New figures reveal widespread support for oil, gas and coal sector, highlighting climate and health risks linked to pollution
By Ed King
Fossil fuel subsidies in China, Qatar and Ukraine are some of the highest in the world according to new data from the International Monetary Fund (IMF).
China spends $2,271 billion a year backing the oil, gas and coal sector, the largest supporter in dollar terms on the planet, followed by the US with $700m and Russia on $335m.
Ukraine spends 61% of its GDP on subsidies – 49% on coal and 8% on gas, while tiny gas giant Qatar tops the per capita index, spending nearly $6,000 a head each year in support of fossil fuels.
Support among the world’s G20 is worth $1,000 per person a year, despite repeated pledges by the group of the world’s top economies since 2009 to phase out fossil fuel subsidies.
The data shows the UK spends $41 billion a year on subsidies, Japan $157bn, Korea £72bn and Germany $55bn. The hosts of this year’s UN climate conference – France – spend $30bn.
Speaking to the Guardian, climate change economist Lord Stern said the bloc should “honour their commitment” and admit spending on fossil fuels was “far greater than previously understood”.
Green groups, UN officials and the World Bank have long called for governments to get a grip on subsidies, which are blamed for boosting fossil fuel-linked carbon emissions by 20%.
Further calls for action may come in December, when 195 countries meet in Paris to finalise plans for a deal to slash emissions.
A new version of the negotiating text offers an option for countries to agree on a collective goal to reduce, eliminate or phase down subsidies, a proposal backed by the IMF.
“Energy subsidy reform can also contribute to carbon emissions reduction and help countries make pledges ahead of the Paris 2015 UN climate conference,” it said.
“To achieve significant carbon emissions cuts at the global level, it would be essential for top subsidizers in dollar terms to play a leading role.”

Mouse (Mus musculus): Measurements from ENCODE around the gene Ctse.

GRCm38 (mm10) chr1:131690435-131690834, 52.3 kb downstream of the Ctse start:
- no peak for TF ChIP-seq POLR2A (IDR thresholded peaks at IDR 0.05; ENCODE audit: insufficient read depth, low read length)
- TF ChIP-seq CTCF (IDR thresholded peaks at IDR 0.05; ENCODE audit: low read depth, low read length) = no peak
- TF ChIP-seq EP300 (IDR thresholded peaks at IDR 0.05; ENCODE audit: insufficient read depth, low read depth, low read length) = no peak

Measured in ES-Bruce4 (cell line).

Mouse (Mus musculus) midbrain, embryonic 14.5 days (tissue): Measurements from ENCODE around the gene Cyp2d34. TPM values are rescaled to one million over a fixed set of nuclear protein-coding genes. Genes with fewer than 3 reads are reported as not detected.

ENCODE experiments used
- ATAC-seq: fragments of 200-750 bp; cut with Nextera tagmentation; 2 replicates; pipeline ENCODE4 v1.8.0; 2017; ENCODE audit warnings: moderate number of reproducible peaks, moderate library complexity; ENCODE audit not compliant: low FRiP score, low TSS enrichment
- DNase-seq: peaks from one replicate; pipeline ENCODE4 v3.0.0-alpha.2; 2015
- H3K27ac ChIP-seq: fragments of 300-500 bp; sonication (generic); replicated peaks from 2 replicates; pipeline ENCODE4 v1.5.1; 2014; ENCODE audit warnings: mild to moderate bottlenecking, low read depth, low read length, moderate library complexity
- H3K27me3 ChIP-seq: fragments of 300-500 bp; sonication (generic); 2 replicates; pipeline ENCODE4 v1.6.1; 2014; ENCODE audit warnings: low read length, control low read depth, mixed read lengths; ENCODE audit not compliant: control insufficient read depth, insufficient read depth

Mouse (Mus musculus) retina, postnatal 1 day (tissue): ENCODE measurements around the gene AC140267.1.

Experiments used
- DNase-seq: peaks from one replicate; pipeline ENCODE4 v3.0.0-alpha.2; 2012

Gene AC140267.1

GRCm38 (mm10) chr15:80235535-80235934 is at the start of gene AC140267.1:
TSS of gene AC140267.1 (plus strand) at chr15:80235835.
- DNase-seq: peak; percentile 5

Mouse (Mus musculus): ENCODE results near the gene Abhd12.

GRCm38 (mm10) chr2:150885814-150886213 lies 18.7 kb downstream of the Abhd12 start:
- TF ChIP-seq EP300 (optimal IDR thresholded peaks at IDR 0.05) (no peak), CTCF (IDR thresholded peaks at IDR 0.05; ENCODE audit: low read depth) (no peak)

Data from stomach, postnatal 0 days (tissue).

An earlier version of the IMF study revealed global subsidies for fossil fuels were likely to hit $5.3 trillion in 2015, nearly 6.5% of the world’s GDP.
The new figures offer a country-by-country breakdown of the level of support offered to the sector, including tax breaks, financial assistance and price cuts.
In a controversial move, the IMF has included the costs fossil fuel use imposes on the environment and human health, radically boosting a figure that was $2 billion in 2013.
“The bulk of energy subsidies in most countries are due to undercharging for domestic environmental damage,” write officials in a blog accompanying the data release.
These externalities include local air pollution from coal fired power plants, traffic congestion and accidents linked to car use.
Many governments – including the UK – do not recognise these latest calculations, maintaining they do not offer high levels of support for the fossil fuel sector.
Still, according to the IMF, eliminating the subsidies could stop 1.6 million premature deaths a year and lead to a revenue gain of $2.9 trillion.
“In emerging economies, the revenue is worth double their corporate income tax revenues or public health spending.
“In low-income countries, it is about one and half times corporate income tax revenues or public health spending.”